Over the past several years, the indications for elbow arthroscopy have expanded. Currently, elbow arthroscopy is used for the removal of loose bodies, the treatment of lateral epicondylitis, synovectomy, the debridement of osteophytes, the evaluation of instability contracture release, and the treatment of osteochondritis dissecans1-5.
Although elbow arthroscopy is a relatively safe procedure, the prevalence of neurovascular complications has been reported to range from 0% to 14%1,3,6-9. In the literature, there have been a few reports of complete nerve transections during elbow arthroscopy6-9. We recently reported the case of a patient who presented from an outside institution after undergoing a revision arthroscopic contracture release that resulted in a complete transaction of the ulnar nerve10.
A thorough understanding of the elbow anatomy and how it is affected by certain abnormalities can reduce the risk of complications associated with elbow arthroscopy. Elbows with a posttraumatic contracture have a decreased compliance of the capsule, resulting in limited displacement of neurovascular structures with insufflation. These effects should be thoroughly considered during portal placement and capsular debridement, especially because most reported complications have occurred in patients with posttraumatic contractures6-11. On the medial side of the elbow, it is imperative that the location of the ulnar nerve be identified prior to the placement of medial-side portals. This can be done by means of direct palpation, ultrasonography, or open exposure12. Dodson et al. recommended avoiding an arthroscopic procedure if the patient has undergone a previous ulnar nerve transposition1.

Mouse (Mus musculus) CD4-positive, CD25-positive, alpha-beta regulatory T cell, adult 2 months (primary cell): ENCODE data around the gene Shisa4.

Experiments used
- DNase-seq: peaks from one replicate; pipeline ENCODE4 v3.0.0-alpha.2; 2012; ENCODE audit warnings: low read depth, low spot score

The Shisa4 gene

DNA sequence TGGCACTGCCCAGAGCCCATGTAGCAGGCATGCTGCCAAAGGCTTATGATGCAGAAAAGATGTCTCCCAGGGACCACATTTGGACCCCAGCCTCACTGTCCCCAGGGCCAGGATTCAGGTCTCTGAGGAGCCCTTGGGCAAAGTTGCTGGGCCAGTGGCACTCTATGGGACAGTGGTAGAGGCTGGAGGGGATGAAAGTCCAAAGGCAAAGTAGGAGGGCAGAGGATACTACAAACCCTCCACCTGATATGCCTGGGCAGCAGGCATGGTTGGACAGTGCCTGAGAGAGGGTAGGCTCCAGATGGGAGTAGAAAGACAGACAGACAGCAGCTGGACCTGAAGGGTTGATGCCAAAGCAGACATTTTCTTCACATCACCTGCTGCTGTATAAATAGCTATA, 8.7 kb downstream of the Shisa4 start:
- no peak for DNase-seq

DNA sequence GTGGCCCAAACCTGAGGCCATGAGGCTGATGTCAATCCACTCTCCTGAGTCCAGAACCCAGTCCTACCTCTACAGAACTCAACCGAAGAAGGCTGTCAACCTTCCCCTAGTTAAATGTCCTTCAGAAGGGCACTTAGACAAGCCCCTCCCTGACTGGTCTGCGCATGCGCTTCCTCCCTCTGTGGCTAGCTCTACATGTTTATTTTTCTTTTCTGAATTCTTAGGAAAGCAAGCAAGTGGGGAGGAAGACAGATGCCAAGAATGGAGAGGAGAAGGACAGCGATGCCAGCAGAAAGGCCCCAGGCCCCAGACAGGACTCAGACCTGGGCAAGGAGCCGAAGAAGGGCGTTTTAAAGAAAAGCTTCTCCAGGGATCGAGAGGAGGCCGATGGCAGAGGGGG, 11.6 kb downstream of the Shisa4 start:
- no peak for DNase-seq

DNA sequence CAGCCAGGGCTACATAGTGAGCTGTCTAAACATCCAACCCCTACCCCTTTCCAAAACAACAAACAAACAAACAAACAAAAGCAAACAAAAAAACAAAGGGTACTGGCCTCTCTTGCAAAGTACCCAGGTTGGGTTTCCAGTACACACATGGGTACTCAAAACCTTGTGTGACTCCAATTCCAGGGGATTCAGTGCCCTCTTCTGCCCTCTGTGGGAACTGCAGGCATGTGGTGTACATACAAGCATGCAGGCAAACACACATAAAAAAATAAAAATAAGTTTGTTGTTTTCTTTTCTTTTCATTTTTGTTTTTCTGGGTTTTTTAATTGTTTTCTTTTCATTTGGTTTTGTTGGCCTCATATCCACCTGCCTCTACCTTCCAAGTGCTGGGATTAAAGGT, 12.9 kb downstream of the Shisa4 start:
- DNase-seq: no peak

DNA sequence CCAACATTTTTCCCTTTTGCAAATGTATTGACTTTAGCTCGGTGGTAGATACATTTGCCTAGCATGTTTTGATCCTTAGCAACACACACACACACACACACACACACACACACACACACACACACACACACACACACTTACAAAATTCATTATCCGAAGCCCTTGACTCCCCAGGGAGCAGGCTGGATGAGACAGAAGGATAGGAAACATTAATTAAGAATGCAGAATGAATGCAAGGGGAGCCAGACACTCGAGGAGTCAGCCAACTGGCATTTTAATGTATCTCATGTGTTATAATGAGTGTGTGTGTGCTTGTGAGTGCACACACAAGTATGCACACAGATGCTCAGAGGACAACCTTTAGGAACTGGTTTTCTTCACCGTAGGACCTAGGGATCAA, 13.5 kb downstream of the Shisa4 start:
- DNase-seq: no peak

If there has been previous surgery on the lateral aspect of the elbow, it has been suggested that an arthroscopic procedure not be attempted because of possible adherence of the radial nerve to …
Enter your JBJS login information below.